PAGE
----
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General circulation, based on an average of wind conditions, is a more or less quasi-stationary circulation. Likewise, much of the secondary cir-culation depends on more or less static conditions that, in turn, depend on permanent and semiper-manent high- and low-pressure areas. Changes in the circulation patterns discussed so far have been largely seasonal. However, secondary circulation also includes wind systems that migrate con-stantly, producing rapidly changing weather conditions throughout all seasons, especially in the middle latitudes. The migratory circulation systems are as- sociated with air masses, fronts, cyclones, and at-anticyclones. These are covered in detail in the next unit. 


An anticyclone (high) is an area of relatively high pressure with a clockwise flow (wind circula-tion) in the Northern Hemisphere and counter-clockwise flow in the Southern Hemisphere. The windflow in an anticyclone is slightly across the isobars and away from the center of the an-ticyclone. (See fig. 3-2-2.) Anticyclones are com-monly called highs or high-pressure areas. 

The formation of an anticyclone or the inten-sification of an existing one is called AN-TICYCLOGENESIS. Anticyclogenesis refers to the development of anticyclonic circulation as well as the intensification of an existing anticyclonic flow. When a high-pressure center is increasing in pressure, the high is BUILDING or INTEN-SIFYING. Although a high can build (or inten-sify) without an increase in anticyclonic flow, it is rare. Normally, building and anticyclogenesis occur simultaneously.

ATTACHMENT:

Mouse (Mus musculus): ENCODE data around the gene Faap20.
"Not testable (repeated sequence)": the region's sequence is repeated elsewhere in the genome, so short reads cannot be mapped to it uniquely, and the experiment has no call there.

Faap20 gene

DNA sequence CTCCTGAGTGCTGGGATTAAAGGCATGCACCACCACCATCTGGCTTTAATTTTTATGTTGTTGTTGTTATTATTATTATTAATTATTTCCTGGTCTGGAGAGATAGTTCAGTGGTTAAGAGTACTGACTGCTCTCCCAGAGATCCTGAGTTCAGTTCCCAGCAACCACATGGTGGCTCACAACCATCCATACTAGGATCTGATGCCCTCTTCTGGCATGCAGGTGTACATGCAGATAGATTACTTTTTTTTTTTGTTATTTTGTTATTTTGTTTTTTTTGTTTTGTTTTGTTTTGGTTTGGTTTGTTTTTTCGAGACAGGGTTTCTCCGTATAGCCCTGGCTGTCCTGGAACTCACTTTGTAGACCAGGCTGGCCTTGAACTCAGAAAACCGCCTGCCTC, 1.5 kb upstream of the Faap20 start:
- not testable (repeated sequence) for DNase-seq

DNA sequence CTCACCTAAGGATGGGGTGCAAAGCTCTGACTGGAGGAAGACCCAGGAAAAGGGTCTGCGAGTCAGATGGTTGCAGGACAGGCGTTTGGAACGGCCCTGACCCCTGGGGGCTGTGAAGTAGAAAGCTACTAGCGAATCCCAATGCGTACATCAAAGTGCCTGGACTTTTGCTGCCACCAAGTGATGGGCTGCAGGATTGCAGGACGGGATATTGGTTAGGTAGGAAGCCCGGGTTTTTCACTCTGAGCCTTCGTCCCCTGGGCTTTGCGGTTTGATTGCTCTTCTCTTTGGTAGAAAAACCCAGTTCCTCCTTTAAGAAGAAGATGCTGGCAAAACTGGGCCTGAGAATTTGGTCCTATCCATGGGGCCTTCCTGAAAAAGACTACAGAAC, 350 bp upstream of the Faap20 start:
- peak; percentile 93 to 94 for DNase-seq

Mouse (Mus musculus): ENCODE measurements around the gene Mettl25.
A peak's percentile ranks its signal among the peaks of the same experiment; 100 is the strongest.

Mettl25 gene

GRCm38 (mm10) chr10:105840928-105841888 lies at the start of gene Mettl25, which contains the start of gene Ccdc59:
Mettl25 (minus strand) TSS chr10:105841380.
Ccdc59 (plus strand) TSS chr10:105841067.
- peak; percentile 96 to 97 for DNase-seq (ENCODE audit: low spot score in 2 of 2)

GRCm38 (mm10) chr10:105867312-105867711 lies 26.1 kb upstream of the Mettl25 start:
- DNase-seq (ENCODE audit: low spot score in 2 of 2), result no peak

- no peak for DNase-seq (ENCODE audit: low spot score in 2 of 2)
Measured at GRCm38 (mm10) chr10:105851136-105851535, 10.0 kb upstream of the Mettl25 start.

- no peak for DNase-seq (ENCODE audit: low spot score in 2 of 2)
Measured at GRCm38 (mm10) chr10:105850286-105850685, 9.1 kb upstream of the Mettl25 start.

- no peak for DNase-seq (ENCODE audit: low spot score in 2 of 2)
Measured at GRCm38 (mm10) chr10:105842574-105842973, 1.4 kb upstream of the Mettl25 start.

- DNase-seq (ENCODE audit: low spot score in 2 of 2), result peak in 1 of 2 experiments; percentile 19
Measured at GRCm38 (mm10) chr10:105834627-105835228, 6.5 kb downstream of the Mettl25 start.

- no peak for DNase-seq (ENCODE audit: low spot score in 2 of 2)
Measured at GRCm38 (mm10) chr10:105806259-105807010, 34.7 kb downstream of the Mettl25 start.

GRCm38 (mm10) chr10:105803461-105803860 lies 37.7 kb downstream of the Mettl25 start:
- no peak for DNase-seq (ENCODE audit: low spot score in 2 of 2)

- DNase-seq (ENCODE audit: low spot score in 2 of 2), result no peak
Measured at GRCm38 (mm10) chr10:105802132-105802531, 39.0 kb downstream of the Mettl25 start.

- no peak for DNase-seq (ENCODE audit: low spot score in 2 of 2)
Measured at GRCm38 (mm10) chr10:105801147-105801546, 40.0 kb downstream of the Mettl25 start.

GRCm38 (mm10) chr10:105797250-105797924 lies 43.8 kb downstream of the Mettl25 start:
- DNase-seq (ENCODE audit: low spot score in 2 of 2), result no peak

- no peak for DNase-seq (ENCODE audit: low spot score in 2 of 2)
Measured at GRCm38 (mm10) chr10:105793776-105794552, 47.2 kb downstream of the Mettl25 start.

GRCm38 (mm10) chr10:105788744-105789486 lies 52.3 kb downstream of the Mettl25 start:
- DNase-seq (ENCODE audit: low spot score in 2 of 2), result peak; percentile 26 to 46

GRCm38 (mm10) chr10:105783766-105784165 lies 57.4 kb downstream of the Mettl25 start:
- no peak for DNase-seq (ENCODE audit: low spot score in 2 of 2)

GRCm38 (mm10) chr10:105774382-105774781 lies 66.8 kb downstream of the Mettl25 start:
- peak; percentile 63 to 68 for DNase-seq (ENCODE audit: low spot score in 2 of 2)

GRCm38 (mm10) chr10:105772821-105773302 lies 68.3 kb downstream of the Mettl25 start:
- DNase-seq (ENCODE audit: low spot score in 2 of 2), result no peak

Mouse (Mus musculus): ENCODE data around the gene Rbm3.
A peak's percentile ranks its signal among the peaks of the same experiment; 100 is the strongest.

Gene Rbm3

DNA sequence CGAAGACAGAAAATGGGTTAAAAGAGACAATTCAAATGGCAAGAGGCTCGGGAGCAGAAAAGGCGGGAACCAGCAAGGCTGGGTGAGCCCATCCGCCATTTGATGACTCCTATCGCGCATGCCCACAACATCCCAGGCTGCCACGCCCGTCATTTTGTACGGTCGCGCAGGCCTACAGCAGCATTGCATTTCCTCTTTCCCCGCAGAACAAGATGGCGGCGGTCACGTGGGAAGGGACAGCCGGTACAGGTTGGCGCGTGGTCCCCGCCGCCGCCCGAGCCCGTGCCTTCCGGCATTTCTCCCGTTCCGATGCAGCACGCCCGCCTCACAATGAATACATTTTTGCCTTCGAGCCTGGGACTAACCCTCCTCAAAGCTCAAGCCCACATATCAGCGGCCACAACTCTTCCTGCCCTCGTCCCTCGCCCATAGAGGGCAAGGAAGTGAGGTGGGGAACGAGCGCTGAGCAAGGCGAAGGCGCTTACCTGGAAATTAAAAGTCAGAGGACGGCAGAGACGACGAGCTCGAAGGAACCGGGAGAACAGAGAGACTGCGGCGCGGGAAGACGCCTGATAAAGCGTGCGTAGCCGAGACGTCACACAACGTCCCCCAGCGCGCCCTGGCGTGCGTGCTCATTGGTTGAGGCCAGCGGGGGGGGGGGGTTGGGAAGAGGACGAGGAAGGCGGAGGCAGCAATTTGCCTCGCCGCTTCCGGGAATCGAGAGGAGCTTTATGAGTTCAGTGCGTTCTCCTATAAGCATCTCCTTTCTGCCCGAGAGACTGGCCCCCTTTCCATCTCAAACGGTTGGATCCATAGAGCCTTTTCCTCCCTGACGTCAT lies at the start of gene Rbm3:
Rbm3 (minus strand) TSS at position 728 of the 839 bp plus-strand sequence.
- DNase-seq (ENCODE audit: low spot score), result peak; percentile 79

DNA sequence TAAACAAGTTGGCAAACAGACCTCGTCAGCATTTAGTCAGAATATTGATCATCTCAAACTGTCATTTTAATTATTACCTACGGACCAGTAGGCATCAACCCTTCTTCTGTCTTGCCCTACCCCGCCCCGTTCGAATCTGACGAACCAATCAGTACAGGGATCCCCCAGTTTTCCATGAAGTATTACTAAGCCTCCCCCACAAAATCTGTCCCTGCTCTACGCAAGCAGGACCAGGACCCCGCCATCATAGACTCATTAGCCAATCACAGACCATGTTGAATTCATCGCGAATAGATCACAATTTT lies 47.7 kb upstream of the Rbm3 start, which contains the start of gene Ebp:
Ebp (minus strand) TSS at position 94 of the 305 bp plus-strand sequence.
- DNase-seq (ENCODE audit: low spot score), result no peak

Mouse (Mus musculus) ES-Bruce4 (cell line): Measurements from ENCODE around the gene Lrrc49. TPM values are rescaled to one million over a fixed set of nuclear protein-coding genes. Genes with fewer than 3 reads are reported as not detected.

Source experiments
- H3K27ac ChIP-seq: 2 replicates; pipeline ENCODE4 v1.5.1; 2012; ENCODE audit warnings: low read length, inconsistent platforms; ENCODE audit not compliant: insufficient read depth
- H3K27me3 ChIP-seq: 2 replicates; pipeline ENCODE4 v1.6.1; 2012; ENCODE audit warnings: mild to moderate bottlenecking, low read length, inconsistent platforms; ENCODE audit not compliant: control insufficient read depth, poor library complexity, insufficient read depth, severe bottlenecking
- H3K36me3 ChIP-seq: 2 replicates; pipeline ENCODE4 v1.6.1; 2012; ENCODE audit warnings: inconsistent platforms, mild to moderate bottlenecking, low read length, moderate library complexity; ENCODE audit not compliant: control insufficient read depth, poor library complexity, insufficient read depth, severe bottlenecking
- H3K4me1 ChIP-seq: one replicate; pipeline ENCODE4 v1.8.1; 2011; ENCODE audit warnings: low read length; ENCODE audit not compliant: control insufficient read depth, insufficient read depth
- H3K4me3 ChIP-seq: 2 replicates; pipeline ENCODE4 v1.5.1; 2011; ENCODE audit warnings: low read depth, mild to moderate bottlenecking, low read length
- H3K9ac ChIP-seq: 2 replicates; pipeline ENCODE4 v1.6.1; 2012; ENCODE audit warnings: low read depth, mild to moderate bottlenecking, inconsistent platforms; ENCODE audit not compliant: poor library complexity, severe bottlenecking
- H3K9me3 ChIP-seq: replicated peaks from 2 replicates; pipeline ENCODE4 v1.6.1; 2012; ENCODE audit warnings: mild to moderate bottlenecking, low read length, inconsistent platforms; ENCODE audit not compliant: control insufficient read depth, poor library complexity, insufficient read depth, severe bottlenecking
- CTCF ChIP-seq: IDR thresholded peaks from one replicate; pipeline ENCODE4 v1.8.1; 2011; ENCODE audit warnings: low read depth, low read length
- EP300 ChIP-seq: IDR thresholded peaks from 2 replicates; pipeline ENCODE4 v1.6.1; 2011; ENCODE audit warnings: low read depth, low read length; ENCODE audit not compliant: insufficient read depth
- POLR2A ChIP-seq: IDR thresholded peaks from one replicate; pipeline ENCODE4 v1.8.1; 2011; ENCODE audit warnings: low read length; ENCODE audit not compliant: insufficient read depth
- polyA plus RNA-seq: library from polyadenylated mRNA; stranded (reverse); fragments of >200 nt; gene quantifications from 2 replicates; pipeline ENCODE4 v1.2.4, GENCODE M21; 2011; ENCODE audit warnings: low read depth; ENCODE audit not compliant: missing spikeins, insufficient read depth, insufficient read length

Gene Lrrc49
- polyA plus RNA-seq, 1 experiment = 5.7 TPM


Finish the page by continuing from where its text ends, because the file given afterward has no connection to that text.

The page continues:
The weakening of anticyclonic circulation is ANTICYCLOLYSIS. When the pressure of a high is decreasing, we say the high is weaken-ing. Anticyclolysis and weakening can occur separately, but usually occur together. The vertical extent of pressure greatly depends on the air temperature. Since density increases with a decrease in temperature, pressure decreases more rapidly vertically in colder air than in warmer air.

In a cold anticyclone (such as the Siberian high), the vertical extent is shallow; while in a warm anticyclone (such as the subtropical high), the vertical extent reaches high into the upper atmosphere due to the slow decrease in temperature with elevation.


A cyclone (low) is a circular or nearly circular area of low pressure with a counterclockwise flow. The flow is slightly across the isobars toward the center in the Northern Hemisphere and clockwise in the Southern Hemisphere. (See fig. 3-2-3.) It is commonly called a low or a depression. This use of the word cyclone should be distinguished from the colloquial use of the word as applied to the tornado or tropical cyclone (hurricane). The formation of a new cyclone or the inten-sification of the cyclonic flow in an existing one is called CYCLOGENESIS. When the pressure in the low is falling, we say the low is deepening. Cyclogenesis and deepening can also occur separately, but usually occur at the same time. The decrease or eventual dissipation of a cyclonic flow is called CYCLOLYSIS. When the pressure in a low is rising, we say the low is fill-ing. Cyclolysis and filling usually occur simultaneously.

Cyclones in middle and high latitudes are re-ferred to as extratropical cyclones. The term cyclone refers to hurricanes and typhoons.

Figure 3-2-2.—Anticyclone.

Figure 3-2-3.—Cyclone.

Learning Objective: Determine how the vertical structure of secondary circulations is affected by the mean temperature and the vertical spacing of isobars.

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